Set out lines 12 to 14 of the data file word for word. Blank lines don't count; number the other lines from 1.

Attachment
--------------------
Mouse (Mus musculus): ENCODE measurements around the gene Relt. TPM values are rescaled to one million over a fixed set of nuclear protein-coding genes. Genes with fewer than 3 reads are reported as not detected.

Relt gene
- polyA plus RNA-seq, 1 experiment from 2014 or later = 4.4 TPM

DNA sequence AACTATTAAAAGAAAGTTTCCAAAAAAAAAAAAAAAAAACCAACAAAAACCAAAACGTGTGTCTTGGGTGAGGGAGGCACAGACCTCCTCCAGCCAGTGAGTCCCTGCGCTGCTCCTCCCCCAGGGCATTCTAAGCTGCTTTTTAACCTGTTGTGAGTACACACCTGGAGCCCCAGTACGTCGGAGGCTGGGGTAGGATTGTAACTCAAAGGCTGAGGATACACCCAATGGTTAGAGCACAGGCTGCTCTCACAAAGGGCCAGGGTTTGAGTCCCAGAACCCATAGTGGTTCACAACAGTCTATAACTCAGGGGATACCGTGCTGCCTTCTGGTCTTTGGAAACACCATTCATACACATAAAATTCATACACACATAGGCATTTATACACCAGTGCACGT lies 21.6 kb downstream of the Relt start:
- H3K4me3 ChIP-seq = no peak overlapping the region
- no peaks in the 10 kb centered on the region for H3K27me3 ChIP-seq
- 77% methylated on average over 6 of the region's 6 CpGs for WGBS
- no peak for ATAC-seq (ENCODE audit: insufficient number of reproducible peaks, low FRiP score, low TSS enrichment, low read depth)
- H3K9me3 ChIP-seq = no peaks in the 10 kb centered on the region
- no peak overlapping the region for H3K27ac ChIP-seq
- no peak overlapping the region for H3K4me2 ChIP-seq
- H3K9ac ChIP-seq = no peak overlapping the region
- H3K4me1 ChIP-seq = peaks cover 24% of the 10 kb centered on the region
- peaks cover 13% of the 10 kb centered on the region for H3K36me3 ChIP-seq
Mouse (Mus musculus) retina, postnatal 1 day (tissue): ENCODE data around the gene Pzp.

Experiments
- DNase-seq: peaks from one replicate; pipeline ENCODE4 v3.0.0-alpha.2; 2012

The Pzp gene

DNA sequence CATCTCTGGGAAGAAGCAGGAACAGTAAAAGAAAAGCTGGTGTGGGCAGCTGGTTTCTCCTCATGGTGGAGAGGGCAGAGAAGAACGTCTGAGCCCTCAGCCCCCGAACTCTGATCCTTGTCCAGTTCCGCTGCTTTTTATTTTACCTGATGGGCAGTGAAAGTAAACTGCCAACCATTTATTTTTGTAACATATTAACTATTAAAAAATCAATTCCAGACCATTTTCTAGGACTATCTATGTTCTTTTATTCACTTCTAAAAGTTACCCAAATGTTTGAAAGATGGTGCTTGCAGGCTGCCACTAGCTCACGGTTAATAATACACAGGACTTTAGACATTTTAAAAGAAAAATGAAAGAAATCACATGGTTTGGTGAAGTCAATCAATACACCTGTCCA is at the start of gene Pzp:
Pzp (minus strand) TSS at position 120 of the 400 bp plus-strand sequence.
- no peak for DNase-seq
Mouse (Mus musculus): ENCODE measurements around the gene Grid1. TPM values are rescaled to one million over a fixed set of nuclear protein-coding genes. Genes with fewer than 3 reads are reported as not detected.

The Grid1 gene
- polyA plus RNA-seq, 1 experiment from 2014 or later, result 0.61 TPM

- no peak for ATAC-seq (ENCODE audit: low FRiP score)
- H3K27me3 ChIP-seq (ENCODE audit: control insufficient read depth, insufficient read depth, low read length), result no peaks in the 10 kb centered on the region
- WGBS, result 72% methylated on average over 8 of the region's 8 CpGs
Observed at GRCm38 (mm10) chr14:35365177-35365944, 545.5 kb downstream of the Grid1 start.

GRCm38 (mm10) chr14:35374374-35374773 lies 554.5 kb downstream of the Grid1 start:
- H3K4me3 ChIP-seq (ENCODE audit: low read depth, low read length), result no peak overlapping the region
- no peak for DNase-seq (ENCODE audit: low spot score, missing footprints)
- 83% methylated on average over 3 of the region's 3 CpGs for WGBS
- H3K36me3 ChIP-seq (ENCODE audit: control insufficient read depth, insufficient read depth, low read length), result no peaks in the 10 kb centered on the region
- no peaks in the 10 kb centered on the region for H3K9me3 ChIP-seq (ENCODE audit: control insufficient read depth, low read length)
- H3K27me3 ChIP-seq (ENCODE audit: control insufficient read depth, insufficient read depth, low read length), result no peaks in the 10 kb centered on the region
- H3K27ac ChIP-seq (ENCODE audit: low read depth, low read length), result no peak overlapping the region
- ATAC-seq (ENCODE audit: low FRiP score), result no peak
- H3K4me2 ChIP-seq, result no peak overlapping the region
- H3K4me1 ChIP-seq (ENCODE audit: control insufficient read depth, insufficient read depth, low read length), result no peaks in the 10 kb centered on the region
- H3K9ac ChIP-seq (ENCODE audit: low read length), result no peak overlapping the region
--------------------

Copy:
- H3K9ac ChIP-seq = no peak overlapping the region
- H3K4me1 ChIP-seq = peaks cover 24% of the 10 kb centered on the region
- peaks cover 13% of the 10 kb centered on the region for H3K36me3 ChIP-seq